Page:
Researchers at UConn Health have discovered how gram-negative bacteria can trigger sepsis and the severe bacterial infections that can cause it.
“Bacteria ramp up production [of LPS-filled vesicles] when they are in a hostile environment. In a way, the death of the host cells is just collateral damage,” says Vijay Rathinam. But it often creates a vicious cycle for sepsis sufferers. The more hostile the microenvironment becomes, the more vesicles the bacteria produce. The more vesicles the bacteria produce, the more cell suicides, and so the more inflammation and fever.
But the vesicles could also turn out to be a tool for researchers and physicians. It might be possible to inhibit the vesicles’ interactions with the body, for example, stopping the runaway septic reaction. Or as part of a vaccine, the vesicles might be good. The right quantity of LPS-filled vesicles could trigger a little inflammation, attracting immune cells and enhancing the vaccine’s efficacy. On the other hand, the LPS detection inside the cells might be dangerous, increasing the vaccine’s toxicity. In this case, researchers might devise a strategy to avoid this.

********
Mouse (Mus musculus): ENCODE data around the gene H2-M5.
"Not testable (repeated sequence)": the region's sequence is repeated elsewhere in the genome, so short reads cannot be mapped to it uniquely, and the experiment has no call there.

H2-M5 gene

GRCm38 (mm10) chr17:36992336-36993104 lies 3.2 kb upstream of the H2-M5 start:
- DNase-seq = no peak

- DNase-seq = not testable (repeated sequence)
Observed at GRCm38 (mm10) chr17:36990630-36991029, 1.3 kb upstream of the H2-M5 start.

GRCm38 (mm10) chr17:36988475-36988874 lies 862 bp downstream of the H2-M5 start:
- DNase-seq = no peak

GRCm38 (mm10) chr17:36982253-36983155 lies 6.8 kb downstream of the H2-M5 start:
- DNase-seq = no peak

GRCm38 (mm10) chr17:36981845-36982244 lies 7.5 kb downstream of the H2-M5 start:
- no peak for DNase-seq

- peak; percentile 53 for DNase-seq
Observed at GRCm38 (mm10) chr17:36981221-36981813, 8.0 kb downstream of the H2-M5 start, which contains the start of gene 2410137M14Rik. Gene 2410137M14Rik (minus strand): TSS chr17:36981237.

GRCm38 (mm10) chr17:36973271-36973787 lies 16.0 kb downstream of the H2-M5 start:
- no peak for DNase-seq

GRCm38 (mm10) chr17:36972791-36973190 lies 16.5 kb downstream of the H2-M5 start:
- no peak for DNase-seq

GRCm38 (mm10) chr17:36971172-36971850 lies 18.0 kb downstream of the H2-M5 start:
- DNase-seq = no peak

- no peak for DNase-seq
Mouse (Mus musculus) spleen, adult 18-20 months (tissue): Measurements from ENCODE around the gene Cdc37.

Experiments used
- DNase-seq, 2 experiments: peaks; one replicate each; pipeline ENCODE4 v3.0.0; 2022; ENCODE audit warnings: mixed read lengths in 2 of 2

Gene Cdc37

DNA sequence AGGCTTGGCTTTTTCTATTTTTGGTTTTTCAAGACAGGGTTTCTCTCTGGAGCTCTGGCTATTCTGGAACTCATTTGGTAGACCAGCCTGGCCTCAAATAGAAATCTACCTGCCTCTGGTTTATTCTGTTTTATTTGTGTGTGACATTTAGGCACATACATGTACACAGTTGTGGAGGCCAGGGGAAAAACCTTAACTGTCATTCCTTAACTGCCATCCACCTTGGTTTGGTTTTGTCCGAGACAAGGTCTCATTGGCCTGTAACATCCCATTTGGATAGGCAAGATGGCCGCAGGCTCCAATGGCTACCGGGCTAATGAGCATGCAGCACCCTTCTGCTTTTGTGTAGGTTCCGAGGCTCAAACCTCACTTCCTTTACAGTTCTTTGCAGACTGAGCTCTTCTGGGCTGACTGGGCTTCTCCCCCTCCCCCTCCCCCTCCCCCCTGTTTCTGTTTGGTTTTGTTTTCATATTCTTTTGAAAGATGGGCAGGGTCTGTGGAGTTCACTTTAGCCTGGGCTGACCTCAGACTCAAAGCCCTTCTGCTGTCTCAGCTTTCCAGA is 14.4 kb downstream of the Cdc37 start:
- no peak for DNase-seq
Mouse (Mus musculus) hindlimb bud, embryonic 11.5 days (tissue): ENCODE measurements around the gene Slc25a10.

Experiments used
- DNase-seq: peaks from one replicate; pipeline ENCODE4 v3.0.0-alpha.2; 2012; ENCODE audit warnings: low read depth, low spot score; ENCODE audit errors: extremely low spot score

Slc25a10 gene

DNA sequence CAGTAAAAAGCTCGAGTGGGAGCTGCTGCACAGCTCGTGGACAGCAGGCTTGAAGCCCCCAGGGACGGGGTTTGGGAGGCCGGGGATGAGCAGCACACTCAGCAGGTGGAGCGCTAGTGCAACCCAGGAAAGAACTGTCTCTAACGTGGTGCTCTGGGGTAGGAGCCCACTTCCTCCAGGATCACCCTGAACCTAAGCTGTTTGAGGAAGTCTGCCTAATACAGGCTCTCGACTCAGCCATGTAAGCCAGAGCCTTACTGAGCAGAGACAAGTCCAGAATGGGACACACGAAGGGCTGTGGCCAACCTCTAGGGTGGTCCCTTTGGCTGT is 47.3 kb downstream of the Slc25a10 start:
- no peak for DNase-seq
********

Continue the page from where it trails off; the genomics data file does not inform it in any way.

The research “opens up a whole new avenue to understanding this. Only gram-negative bacteria can activate this pathway–it certainly sheds light on one way sepsis can happen,” says Kate Fitzgerald, professor of medicine and director of the Program on Innate Immunity at the University of Massachusetts medical school. Fitzgerald says Rathinam’s work could lead to new, targeted therapies.
The next step for Rathinam’s group is to figure out what it is about vesicles that allows them to infiltrate cells and gain intracellular access so easily. Once they do that, they can figure out if there are any host molecules that enable the process, and that will give clues to therapeutic treatments, Rathinam says.